“I’m busy, Frances. Maybe some other time.” Elsie shooed her away and turned back to the boy. “Kid never stops following me around.”
“It’s cute,” the boy laughed. Frances folded her arms and stomped her feet as she walked off determinedly. Frances hated being treated like a little kid, and Elsie was supposed to be her best friend. They found the fairies together, but Elsie acted like it had never happened.
Frances crossed the waterfall and strolled into the woods. She made sure to only go so far as she could still hear the water, just in case, but not because she was scared or anything like that. She was perfectly capable of going off by herself. She danced alone, twirling a stick like a magic wand, and hummed rhymes for the trees.
Frances didn’t notice how the little silver creatures watched from their perch in the grass, close to the familiar mound of upturned earth. They nudged one another like siblings until one, the same confident one from their first meeting, fluttered into the air. It didn’t take the form of Frances’s favourite fairies this time, and remained in its natural form. It moved through the air until it was face-to-face with Frances. She gasped and slipped. She would have cried at the fall, but she’d already felt like a baby that day. Instead, pushing back tears and biting her lip, she looked up at the fairy that fluttered above her head.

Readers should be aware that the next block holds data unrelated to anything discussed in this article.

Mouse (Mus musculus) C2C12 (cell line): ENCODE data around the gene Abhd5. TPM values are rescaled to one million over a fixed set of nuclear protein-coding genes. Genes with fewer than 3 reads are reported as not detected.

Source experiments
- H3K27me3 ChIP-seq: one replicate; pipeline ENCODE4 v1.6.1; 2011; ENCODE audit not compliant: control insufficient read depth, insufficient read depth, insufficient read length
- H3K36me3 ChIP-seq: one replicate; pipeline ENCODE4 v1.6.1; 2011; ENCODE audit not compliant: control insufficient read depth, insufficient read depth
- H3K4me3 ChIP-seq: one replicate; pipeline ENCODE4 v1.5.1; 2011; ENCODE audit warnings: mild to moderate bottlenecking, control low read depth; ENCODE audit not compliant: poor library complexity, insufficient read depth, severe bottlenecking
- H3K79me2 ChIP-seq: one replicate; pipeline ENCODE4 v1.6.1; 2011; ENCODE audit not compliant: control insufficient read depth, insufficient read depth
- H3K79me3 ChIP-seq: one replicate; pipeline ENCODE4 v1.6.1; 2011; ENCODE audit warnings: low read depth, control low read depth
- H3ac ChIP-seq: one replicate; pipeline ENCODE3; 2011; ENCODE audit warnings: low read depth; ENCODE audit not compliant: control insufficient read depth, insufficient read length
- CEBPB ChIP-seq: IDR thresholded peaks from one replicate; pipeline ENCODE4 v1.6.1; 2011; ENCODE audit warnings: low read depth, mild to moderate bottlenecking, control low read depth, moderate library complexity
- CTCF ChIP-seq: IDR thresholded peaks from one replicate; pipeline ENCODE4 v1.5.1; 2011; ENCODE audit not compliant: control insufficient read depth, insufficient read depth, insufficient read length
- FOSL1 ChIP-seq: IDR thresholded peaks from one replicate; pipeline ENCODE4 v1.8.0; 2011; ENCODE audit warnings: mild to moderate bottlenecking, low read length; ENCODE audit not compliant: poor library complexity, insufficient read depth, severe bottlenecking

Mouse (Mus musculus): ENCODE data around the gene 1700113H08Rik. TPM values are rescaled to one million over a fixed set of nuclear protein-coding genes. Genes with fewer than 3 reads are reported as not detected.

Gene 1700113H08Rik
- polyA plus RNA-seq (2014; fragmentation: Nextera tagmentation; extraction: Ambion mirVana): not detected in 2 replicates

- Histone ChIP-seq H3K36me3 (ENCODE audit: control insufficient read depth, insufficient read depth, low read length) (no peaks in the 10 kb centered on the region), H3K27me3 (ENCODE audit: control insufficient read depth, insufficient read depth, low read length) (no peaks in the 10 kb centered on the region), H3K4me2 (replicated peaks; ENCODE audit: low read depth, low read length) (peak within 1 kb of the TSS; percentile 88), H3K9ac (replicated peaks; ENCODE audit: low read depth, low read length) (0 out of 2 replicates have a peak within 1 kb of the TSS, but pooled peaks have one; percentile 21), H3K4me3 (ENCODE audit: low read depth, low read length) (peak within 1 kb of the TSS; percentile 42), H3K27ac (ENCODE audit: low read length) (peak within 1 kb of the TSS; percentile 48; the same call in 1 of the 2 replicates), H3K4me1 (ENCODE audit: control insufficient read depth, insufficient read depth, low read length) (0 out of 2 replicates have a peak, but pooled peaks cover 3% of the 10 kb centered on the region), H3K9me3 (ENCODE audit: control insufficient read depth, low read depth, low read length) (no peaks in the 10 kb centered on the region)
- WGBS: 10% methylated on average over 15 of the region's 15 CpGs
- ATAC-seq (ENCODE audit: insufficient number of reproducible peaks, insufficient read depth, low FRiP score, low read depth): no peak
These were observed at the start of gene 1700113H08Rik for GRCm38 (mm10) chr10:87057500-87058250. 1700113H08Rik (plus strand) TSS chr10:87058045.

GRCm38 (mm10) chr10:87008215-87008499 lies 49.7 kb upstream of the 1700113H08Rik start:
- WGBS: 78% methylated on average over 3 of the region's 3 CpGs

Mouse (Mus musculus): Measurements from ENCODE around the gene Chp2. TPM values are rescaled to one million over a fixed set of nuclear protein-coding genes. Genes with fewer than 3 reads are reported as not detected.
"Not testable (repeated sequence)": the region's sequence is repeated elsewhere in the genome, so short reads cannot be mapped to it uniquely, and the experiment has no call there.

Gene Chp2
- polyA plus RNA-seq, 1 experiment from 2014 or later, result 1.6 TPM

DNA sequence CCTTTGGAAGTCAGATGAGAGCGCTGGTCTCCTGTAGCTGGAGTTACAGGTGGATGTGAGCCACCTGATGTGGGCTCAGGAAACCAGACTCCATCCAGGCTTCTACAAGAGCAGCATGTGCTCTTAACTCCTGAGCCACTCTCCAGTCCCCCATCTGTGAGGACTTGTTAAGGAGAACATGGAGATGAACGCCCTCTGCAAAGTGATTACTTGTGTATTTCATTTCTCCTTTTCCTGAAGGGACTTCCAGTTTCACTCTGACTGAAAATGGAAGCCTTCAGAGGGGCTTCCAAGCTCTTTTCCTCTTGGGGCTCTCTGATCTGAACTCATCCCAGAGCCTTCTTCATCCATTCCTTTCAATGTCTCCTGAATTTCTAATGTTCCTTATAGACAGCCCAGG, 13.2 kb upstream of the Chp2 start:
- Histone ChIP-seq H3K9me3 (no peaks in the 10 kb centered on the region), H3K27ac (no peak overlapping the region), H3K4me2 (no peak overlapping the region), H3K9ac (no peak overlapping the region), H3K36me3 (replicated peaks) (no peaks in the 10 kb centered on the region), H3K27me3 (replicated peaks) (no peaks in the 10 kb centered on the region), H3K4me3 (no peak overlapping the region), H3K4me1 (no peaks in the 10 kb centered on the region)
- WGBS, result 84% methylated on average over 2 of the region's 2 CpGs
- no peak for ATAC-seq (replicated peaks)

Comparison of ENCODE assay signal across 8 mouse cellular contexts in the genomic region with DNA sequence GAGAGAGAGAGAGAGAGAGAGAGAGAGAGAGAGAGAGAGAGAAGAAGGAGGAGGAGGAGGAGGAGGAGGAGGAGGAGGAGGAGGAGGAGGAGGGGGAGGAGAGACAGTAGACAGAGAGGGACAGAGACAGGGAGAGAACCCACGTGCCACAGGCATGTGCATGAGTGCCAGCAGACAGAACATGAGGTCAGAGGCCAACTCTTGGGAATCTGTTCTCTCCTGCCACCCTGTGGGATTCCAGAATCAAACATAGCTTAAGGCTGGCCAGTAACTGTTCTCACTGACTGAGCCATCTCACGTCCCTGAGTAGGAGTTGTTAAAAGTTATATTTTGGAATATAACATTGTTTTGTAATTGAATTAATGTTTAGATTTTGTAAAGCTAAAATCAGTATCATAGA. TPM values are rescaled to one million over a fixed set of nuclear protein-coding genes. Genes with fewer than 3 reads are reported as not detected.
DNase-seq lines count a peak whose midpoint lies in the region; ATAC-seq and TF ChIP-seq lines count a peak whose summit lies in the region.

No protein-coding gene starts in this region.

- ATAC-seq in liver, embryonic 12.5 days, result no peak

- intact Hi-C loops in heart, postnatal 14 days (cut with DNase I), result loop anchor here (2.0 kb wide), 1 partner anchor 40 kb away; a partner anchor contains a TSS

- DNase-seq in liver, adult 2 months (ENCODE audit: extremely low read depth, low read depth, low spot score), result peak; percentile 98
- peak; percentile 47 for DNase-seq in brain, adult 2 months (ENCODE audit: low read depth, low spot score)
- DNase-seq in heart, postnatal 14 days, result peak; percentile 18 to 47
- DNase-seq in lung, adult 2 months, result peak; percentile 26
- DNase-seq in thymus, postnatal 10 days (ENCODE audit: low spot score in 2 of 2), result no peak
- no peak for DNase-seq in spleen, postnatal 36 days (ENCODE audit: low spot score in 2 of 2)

It came down to land on her knee and plod along her thigh. After a moment, the other four swept through the air to sit with her. Frances talked to them as though they could understand everything she said. She felt comforted, looking down at the creatures, as they stared at her intensely. They climbed all over her, making her laugh, their tiny feet tickling her wherever they touched, and their wings tickled her ears when they hovered about her plaits. She unravelled her hair, explaining to the creatures what it was.
They poked at her skin curiously, careful not to startle her with their sharp talons. Frances was so distracted by them that she didn’t notice the pinprick of blood forming just behind her ear where one of the fairies twirled locks of her hair. Nor did she notice the little droplet of blood on the back of her left calf where another danced for her, or the tiny pricks on her right hand that rested on the grass where two more fairies teased and tickled her fingers. She thought only of the grass swaying in the breeze and the fluttering air around their beautiful leaf-like wings. The little creatures pricked her skin where her veins sat just beneath the surface, and they sucked and licked at the droplets that formed.
They took turns fluttering and twirling in front of her while the others sliced tiny marks into her flesh. In her mind, they were absolutely harmless.
It was only after she heard her aunt calling her name from the water’s edge and the creatures all flew away that she was walking home and looked around for the patch of nettles that must have stung her. Soon the itching subsided and Frances forgot about those tiny pricks of pain she’d felt along her legs. But the taste of Frances’s blood was not forgotten. Nor was the ignorance of the little girl who let the creatures suckle at the wounds they inflicted as though they weren’t happening at all.